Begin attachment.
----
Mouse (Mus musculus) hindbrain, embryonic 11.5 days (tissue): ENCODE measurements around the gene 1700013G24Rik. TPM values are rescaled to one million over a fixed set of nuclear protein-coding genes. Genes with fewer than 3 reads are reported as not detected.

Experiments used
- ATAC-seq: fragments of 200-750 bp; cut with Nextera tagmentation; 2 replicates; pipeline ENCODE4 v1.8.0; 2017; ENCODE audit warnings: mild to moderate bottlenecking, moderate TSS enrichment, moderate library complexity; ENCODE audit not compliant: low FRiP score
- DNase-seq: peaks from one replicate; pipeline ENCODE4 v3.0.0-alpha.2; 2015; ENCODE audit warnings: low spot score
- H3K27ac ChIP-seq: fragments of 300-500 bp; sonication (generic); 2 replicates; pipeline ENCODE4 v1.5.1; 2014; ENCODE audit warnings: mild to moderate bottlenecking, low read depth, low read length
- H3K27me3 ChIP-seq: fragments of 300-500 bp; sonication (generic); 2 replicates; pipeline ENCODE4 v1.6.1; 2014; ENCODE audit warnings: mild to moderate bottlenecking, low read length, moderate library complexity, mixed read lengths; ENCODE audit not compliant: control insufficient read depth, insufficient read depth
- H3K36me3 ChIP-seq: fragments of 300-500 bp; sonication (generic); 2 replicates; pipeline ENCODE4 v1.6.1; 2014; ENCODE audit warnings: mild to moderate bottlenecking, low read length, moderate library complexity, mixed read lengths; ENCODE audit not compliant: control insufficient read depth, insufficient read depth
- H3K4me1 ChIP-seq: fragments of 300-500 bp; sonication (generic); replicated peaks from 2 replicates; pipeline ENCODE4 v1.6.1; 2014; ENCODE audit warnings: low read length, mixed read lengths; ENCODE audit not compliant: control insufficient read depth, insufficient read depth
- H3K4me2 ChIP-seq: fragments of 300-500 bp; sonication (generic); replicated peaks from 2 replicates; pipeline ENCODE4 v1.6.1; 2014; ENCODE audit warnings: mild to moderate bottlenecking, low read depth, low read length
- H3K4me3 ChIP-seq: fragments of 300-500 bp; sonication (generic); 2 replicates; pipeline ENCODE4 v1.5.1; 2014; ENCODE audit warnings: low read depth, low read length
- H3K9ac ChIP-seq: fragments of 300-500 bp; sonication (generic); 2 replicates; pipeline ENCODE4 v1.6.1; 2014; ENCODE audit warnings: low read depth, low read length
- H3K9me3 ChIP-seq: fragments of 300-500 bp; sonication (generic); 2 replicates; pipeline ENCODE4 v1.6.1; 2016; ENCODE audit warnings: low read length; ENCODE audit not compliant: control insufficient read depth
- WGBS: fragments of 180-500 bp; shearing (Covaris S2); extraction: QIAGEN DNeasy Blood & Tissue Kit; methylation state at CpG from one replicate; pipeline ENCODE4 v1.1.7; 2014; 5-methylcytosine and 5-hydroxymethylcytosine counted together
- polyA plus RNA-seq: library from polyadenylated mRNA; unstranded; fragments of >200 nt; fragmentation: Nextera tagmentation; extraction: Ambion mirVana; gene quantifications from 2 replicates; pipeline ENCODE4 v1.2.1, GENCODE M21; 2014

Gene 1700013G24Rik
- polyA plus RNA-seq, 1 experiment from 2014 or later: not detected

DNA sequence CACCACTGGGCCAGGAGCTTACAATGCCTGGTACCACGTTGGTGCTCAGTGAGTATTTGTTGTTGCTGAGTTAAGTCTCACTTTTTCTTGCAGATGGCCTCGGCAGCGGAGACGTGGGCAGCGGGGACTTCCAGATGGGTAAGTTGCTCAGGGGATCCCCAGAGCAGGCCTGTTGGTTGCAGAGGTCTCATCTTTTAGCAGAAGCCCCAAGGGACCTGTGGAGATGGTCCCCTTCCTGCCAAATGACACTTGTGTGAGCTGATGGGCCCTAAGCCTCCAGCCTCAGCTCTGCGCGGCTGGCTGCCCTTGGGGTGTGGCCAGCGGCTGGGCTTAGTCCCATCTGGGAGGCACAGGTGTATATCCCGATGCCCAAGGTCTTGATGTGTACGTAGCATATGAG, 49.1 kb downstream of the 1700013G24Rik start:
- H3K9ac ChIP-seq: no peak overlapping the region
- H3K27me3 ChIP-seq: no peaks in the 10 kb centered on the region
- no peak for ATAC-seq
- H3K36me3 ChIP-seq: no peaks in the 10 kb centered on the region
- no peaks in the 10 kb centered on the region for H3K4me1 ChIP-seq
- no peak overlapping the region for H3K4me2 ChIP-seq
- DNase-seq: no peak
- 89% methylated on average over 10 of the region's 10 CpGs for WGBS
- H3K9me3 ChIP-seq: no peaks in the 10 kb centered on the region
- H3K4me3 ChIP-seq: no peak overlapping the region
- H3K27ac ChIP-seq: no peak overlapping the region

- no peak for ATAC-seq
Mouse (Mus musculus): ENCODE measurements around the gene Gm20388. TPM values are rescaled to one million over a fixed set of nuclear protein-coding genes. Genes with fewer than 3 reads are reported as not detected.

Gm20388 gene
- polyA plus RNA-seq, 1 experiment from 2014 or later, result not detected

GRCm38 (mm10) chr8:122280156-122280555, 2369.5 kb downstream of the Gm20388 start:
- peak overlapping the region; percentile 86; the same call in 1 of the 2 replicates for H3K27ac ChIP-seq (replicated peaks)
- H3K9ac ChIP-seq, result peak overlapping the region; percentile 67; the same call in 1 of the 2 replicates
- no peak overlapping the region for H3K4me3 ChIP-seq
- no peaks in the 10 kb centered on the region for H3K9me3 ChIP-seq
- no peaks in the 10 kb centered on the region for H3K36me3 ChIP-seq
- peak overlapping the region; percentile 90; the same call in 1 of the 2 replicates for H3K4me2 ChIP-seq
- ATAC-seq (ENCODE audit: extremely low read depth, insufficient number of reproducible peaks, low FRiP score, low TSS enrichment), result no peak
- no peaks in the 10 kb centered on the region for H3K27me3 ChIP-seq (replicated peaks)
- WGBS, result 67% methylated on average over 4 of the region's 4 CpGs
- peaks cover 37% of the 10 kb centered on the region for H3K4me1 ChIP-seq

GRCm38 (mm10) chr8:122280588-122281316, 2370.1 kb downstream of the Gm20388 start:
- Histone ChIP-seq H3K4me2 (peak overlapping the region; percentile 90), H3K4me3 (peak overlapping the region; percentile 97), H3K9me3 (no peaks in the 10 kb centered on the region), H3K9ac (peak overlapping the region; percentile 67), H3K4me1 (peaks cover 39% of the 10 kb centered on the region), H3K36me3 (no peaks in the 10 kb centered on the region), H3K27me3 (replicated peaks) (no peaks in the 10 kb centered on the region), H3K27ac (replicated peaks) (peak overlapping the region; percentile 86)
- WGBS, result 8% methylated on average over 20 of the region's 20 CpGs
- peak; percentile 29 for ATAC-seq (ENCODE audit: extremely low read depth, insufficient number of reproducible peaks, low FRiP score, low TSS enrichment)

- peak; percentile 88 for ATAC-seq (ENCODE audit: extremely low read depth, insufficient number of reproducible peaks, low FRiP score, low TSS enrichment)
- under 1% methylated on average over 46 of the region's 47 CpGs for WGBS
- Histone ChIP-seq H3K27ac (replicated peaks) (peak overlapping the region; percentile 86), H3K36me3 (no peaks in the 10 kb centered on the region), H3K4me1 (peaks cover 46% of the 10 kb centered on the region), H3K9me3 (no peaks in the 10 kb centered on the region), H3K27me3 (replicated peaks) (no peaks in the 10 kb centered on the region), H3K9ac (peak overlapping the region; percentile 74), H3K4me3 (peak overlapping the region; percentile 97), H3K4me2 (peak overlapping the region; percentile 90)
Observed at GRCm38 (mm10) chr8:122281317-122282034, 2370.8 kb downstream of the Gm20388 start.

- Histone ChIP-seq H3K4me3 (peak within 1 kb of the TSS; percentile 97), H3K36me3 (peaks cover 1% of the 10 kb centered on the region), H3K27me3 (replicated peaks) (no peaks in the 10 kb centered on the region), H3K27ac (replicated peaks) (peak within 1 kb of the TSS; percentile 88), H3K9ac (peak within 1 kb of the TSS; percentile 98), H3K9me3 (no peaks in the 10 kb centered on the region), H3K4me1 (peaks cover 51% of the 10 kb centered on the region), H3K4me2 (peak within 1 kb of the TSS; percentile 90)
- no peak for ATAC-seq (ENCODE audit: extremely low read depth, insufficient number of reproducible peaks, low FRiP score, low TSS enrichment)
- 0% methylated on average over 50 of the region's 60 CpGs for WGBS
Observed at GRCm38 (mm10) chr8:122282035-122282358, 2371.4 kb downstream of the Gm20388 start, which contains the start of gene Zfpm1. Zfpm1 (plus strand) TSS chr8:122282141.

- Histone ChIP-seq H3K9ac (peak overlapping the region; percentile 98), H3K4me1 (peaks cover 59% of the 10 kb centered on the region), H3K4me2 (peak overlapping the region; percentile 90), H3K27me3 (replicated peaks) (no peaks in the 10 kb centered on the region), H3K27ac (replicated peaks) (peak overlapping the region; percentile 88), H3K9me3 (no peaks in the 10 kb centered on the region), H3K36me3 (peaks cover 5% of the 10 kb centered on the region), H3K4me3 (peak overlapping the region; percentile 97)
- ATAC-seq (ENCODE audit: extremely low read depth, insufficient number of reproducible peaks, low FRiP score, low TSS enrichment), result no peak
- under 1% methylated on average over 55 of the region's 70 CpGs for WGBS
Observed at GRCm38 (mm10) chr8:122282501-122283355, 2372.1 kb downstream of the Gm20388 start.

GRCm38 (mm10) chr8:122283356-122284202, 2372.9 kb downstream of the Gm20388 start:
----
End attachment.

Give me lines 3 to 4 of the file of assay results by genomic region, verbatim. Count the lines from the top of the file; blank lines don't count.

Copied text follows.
- ATAC-seq: fragments of 200-750 bp; cut with Nextera tagmentation; 2 replicates; pipeline ENCODE4 v1.8.0; 2017; ENCODE audit warnings: mild to moderate bottlenecking, moderate TSS enrichment, moderate library complexity; ENCODE audit not compliant: low FRiP score
- DNase-seq: peaks from one replicate; pipeline ENCODE4 v3.0.0-alpha.2; 2015; ENCODE audit warnings: low spot score